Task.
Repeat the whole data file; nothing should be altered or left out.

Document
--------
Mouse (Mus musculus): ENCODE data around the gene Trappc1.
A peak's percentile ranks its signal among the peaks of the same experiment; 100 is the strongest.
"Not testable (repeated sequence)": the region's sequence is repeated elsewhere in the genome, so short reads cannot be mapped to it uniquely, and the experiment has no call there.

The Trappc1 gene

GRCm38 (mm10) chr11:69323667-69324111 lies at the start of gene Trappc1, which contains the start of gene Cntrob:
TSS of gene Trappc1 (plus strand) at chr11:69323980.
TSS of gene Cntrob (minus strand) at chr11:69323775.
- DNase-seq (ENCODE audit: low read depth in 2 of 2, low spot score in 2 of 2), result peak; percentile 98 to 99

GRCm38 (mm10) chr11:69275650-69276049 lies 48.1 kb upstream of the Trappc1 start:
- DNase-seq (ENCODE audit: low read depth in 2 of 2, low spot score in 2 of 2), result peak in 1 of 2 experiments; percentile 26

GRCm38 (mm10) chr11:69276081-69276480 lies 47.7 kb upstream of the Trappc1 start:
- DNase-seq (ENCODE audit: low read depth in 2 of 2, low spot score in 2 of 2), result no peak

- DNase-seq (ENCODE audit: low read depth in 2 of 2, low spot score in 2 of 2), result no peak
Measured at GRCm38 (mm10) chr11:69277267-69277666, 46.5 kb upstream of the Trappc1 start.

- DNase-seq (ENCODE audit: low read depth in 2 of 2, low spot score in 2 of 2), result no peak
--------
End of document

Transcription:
Mouse (Mus musculus): ENCODE data around the gene Trappc1.
A peak's percentile ranks its signal among the peaks of the same experiment; 100 is the strongest.
"Not testable (repeated sequence)": the region's sequence is repeated elsewhere in the genome, so short reads cannot be mapped to it uniquely, and the experiment has no call there.

The Trappc1 gene

GRCm38 (mm10) chr11:69323667-69324111 lies at the start of gene Trappc1, which contains the start of gene Cntrob:
TSS of gene Trappc1 (plus strand) at chr11:69323980.
TSS of gene Cntrob (minus strand) at chr11:69323775.
- DNase-seq (ENCODE audit: low read depth in 2 of 2, low spot score in 2 of 2), result peak; percentile 98 to 99

GRCm38 (mm10) chr11:69275650-69276049 lies 48.1 kb upstream of the Trappc1 start:
- DNase-seq (ENCODE audit: low read depth in 2 of 2, low spot score in 2 of 2), result peak in 1 of 2 experiments; percentile 26

GRCm38 (mm10) chr11:69276081-69276480 lies 47.7 kb upstream of the Trappc1 start:
- DNase-seq (ENCODE audit: low read depth in 2 of 2, low spot score in 2 of 2), result no peak

- DNase-seq (ENCODE audit: low read depth in 2 of 2, low spot score in 2 of 2), result no peak
Measured at GRCm38 (mm10) chr11:69277267-69277666, 46.5 kb upstream of the Trappc1 start.

- DNase-seq (ENCODE audit: low read depth in 2 of 2, low spot score in 2 of 2), result no peak